The United States of America is embroiled in fights, debates, riots, and sit-ins over racial injustice. In 2012, the death of Trayvon Martin, a black teenager, sparked protests about stand-your-ground laws in Florida. In 2014, the deaths of Michael Brown in Ferguson, Missouri, and Eric Garner in New York City fueled anger over tough police action. Most recently the police deaths in Dallas have degenerated the relationship between police and public to an unprecedented low. To make matters worse, the presidential campaign and election of Donald J. Trump has uncovered a racist undercurrent in the United States that has caused many people from minority groups to fear for their safety. Every few months there is another report about police brutality or racially motivated hate crimes aimed at the minority populations that sets off a round of protests, civil unrest, and arrests.
In academia, a variety of race-related issues at Georgetown University, Princeton University, the University of Oklahoma, and the University of Missouri, have caused administrators to resign, buildings to be renamed, and training on racial sensitivity to be mandated. College campuses are struggling to find solutions to make themselves more inclusive and promote diversity of thought. Often these goals collide, and university administrators will inevitably offend a party regardless of the decision they make. For example, how do universities foster safe learning environments, yet allow freedom of expression? How do they honor the generosity of certain benefactors, yet denounce their immoral stance on slavery and segregation? For the most part, scientists have sat on the sidelines of these debates. Scientists and scientific organizations have not been directly charged with racial insensitivity and it would be easy for us to say that this is a social problem that has very little to do with our disciplines. But science cannot be isolated from its social and cultural context and it is obvious that African Americans and Latinos are underrepresented in science. All scientists, ranging from social scientists to natural scientists, can contribute their expertise to this discussion.
Science informs and shapes much of the debate in the public square. Bureaucrats rely on scientific knowledge to guide policy decisions and the media often report on the latest discoveries to inform the public on pressing issues. In the current racially charged environment, scientific expertise can quell tensions and elucidate underlying forces that cause many of the apparent social problems. First, scientists need to disseminate research on stereotypes, prejudice, and implicit bias. For example, they can show that some of the traditional views about consciousness and volition are incorrect. A simplified view of human will is that we have conscious intentions and a person is able to rationally act upon them. The science on stereotypes, implicit bias, and rationality challenges these beliefs and shows that implicit biases can contradict conscious intentions and that humans display preferences at subconscious levels. The thought that our unconscious biases exert such strong influences on our behavior seems to grate against a commonly held belief that people have freedom and choice to act. As a result, scientists should continually remind the public and other scientists that we are subject to implicit biases.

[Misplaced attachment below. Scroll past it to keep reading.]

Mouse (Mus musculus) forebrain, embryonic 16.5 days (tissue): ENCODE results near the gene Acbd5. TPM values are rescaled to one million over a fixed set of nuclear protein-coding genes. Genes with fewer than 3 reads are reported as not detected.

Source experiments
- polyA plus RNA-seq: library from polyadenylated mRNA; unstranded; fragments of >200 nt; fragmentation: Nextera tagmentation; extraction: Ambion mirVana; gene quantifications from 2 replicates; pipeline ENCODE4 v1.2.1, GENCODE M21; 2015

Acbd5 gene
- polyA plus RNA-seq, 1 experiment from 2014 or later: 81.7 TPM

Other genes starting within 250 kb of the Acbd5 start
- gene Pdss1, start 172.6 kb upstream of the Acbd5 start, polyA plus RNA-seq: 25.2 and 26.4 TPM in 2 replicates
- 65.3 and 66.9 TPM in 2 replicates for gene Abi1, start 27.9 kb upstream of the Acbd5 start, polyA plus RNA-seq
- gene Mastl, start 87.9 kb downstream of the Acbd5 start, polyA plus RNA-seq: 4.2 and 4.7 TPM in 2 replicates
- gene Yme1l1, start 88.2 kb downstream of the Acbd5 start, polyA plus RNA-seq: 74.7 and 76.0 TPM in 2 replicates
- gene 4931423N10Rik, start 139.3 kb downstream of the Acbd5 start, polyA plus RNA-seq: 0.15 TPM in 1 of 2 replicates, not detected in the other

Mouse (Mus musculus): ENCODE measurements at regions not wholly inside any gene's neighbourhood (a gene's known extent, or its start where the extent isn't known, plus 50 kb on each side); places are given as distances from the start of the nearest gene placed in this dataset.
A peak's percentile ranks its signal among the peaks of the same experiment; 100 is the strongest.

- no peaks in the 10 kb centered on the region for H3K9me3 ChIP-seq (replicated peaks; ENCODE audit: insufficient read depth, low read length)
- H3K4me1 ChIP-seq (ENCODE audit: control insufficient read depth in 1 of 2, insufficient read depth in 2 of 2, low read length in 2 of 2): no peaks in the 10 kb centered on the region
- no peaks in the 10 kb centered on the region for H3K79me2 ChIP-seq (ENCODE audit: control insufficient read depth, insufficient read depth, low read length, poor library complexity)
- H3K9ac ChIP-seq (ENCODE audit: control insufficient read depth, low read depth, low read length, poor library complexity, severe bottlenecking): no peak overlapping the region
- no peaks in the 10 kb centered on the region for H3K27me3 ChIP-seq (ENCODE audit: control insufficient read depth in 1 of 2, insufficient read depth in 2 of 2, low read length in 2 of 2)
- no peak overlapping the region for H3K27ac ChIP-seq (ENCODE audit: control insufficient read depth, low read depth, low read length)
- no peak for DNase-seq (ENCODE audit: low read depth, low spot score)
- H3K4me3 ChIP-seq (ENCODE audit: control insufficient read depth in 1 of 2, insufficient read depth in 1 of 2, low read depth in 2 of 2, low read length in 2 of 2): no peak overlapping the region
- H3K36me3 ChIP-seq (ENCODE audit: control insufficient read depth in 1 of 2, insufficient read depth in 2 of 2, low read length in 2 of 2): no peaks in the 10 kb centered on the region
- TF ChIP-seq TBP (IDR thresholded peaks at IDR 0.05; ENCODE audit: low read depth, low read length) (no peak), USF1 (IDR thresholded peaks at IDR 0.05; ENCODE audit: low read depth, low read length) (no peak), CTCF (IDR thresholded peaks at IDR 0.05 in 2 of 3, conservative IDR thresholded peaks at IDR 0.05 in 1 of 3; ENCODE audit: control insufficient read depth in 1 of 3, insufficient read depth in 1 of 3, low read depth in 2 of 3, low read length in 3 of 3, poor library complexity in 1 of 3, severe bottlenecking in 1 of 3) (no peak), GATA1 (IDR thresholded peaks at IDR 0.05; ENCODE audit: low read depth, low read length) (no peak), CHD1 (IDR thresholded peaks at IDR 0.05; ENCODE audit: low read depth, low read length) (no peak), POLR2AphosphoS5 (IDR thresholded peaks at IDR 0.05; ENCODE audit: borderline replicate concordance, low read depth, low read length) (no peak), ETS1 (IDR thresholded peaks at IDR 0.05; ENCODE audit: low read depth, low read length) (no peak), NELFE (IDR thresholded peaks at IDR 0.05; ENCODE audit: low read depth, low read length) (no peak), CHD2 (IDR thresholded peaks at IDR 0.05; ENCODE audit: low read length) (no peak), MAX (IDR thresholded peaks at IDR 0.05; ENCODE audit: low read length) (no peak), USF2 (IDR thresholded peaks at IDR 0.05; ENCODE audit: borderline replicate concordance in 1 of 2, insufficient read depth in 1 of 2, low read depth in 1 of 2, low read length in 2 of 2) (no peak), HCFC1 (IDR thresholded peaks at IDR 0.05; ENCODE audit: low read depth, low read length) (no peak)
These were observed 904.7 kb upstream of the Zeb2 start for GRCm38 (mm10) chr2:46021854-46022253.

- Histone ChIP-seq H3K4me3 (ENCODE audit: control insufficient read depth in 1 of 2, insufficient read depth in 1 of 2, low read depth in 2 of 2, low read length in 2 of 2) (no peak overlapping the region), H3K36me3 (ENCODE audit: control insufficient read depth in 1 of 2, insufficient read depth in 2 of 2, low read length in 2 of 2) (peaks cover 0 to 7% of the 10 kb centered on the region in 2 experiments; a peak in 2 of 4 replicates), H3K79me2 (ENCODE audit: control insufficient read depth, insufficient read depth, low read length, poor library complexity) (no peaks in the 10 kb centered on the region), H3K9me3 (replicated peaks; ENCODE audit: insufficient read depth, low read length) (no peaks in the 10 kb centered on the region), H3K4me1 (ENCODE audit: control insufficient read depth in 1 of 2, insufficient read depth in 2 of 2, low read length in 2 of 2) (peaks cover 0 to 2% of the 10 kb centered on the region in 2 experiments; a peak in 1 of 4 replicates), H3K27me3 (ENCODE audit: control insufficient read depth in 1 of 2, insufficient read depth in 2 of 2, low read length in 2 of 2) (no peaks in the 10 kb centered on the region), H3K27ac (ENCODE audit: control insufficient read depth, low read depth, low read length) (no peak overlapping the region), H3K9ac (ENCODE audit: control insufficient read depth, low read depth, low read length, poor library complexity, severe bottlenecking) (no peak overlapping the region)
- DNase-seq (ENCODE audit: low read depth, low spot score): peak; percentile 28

Implicit biases are exposed in a variety of ways, but often they are revealed in nondeliberate and spontaneous actions, such as giving someone less eye contact or avoiding sitting next to a person at a meeting or social event. These are subtle actions, but they signal fear and discomfort. If someone has an implicit bias against a certain race or gender, then that person is less likely to show warm, unplanned actions towards the biased group.
Though the scientific literature since the 1980s has shown the prevalence of implicit bias, there are still many myths about it. Some say implicit bias does not exist or that only racist, sexist, or homophobic individuals have implicit bias. Another myth is that implicit bias is impossible to change so there is no reason to address the issue. However, research has shown that implicit biases can slowly change through interventions such as intergroup conflict training and counter-stereotype examples. Scientists need to discuss this research with the public and debunk the myths about implicit bias so that society can have more productive conversations about race. Scientists can explain that possessing implicit biases does not make an individual a “bad” person, but rather it is a cognitive shortcut that allows people to make quick decisions. Implicit biases help humans survive in a world with constant streams of information. Without biases, we would not be able to function in a complex world. The downside to this dependence on cognitive shortcuts is that they are prone to error, misjudgments, and false stereotypes. Fortunately, over the past few months, there is an ever-growing discourse by scientists in public forums such as National Public Radio and the New York Times that explain the nature of implicit bias and the effects it has on society.